Sunday, September 16, 2012
Campaign, emphasis on the pain.
Movie Review: The Campaign
Director: Jay Roach
Reviewed: 22 August 2012
The Campaign is a comedy with one uncontrollably funny scene. The pairing of Will Ferrell and Zach Galifianakis proves to be all sizzle and no beef, though some winning segments and silly satirical moments try to carry it to some sort of importance. Watching these two performers at the top of their game square off against each other is part of the appeal of The Campaign. Director Jay Roach, beloved for Austin Powers: International Man of Mystery and Meet The Parents seems content to let the film remain on autopilot, guiding itself to its inevitable conclusion with a little danger, a little savagery and anarchy thrown in, but it's never enough to rock the boat.
Roach fails to set up Galifianakis's Marty Huggins as a real character, a true eccentric, a small-town busybody with passion or straight up weirdness before diving into an underdeveloped relationship with his spiteful father (Brian Cox) and aforementioned scene of hilarity at the dinner table with his wife and kids. Ferrell's Cam Brady doesn't fare much better, though his foul-mouthed hilarity on an answering machine is quite fun, as is his smooth command of the politician's lingo. Brady's numbers drop when his filthy answering machine message gets national play. As a result, Huggins is the challenger with greatness thrust upon him by two wealthy political operators (Dan Aykroyd and John Lithgow, playing the Coke Brothers) who desire to turn the North Carolina district into a Chinese sweatshop of insourcing. Huggins challenges Brady, and things degenerate into vicious television ads, ridiculous debates, and outrageous stunt after outrageous stunt as each man tries to one up the other.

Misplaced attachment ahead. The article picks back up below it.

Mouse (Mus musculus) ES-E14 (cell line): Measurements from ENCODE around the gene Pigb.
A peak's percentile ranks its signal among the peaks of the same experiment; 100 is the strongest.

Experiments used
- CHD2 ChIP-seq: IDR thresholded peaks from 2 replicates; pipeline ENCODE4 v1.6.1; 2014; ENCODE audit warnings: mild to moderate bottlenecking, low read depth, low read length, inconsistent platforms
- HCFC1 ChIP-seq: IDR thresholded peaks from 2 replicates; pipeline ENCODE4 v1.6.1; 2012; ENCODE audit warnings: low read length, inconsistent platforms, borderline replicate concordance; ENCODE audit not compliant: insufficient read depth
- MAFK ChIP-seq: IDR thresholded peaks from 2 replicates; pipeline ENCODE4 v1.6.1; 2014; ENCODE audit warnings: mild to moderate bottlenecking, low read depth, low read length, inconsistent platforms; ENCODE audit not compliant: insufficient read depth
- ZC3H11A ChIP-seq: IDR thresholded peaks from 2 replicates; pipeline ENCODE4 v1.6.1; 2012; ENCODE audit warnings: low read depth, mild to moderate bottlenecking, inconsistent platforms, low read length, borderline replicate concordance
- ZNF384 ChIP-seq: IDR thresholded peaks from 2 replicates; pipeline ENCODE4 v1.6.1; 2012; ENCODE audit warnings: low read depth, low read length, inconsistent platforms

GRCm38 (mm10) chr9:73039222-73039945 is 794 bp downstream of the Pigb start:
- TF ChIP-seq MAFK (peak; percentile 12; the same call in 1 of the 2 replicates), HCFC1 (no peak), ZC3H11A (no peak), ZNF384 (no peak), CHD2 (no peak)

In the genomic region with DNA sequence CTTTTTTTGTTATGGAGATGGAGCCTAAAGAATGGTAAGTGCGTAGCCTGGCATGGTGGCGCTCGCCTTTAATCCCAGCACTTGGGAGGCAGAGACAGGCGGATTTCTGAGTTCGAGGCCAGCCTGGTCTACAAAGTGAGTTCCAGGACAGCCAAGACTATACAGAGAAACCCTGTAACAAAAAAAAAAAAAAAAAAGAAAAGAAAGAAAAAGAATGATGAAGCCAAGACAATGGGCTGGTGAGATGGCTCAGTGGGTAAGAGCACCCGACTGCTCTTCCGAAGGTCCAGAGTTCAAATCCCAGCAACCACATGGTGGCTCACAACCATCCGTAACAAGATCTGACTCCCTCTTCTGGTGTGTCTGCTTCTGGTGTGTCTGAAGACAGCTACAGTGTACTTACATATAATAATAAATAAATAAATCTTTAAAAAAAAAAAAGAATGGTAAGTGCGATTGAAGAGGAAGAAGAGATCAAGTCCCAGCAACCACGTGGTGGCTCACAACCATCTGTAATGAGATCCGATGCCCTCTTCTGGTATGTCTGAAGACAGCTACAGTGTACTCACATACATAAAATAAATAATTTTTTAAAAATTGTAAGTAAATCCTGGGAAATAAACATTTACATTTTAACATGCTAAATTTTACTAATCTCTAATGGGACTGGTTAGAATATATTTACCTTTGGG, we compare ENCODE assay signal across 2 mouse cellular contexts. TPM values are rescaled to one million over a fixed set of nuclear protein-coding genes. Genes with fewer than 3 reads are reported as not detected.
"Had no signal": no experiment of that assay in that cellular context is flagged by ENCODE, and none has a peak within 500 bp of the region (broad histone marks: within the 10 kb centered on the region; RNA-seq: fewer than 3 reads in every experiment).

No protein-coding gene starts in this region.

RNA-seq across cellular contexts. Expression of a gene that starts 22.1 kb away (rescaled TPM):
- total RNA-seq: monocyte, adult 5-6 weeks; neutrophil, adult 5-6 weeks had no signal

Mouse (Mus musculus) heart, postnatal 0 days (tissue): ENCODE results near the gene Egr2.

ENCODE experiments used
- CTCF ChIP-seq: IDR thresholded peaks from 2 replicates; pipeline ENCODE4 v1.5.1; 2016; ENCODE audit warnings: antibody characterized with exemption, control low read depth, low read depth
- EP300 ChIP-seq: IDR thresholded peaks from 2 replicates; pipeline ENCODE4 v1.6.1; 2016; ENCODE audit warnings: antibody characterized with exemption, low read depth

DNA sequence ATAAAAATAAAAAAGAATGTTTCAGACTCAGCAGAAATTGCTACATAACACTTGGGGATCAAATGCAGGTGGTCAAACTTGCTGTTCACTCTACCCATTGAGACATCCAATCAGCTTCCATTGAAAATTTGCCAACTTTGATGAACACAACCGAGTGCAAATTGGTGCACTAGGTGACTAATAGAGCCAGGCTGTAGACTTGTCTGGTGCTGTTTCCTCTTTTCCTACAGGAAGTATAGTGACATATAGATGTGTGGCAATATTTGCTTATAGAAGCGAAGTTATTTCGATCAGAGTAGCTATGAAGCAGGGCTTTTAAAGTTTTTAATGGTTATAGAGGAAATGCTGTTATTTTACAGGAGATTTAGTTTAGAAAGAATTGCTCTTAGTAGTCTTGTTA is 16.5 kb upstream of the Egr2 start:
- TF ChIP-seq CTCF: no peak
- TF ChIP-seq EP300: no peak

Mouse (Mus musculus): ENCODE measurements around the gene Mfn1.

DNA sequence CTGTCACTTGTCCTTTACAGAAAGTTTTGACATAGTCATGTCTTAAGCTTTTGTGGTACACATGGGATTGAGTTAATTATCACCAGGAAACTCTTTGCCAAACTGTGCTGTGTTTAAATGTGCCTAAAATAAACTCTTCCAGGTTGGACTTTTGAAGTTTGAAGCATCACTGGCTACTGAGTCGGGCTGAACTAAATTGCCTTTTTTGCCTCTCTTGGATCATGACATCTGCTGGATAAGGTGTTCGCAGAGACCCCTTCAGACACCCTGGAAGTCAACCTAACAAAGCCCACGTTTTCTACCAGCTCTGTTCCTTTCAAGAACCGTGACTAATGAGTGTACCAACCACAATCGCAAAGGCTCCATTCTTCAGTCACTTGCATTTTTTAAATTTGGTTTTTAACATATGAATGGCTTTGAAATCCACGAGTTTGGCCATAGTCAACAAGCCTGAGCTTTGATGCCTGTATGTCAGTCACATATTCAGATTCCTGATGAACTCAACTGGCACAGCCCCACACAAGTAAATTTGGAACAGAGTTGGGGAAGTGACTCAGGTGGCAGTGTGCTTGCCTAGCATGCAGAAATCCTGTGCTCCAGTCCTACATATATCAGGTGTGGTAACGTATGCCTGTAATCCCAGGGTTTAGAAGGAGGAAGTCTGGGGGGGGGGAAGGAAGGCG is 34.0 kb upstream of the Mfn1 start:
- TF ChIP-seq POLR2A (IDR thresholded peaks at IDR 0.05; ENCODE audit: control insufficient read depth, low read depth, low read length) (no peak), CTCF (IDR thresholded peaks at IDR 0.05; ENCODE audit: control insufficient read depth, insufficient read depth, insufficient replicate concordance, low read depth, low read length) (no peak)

Both main characters have wives who are sadly underwritten and children that disappear for most of the film. What an interesting and possibly funny film this could have been if those supporting players would have been given something to do. Or, if a stronger actress, like a Melissa McCarthy or Olivia Spencer got to play one of the spouses or even the candidates? And, Aykroyd and Lithgow could have been utilized more and with more hilarity; it was so good to see them both, yet they had little to do besides look nefarious. A maid with a penchant for accents is quite funny, as are sequences involving baby-punching, dog-punching, and Ferrell spouting his typical jibberish. Yet, it feels lacking of the danger or inspiration of the best performances from each main actor. There's no Hangover-ish air of 'What the heck is he gonna do next?' hanging over Galifianakis's scenes, though the accent is funny; there's no full-tilt madness here from Farrell that was there in, say, Old School, Anchorman, or even his turn as Ricky Bobby. The whole enterprise feels rote, routine, and stale, despite attempts to make some sort of social commentary in an election year.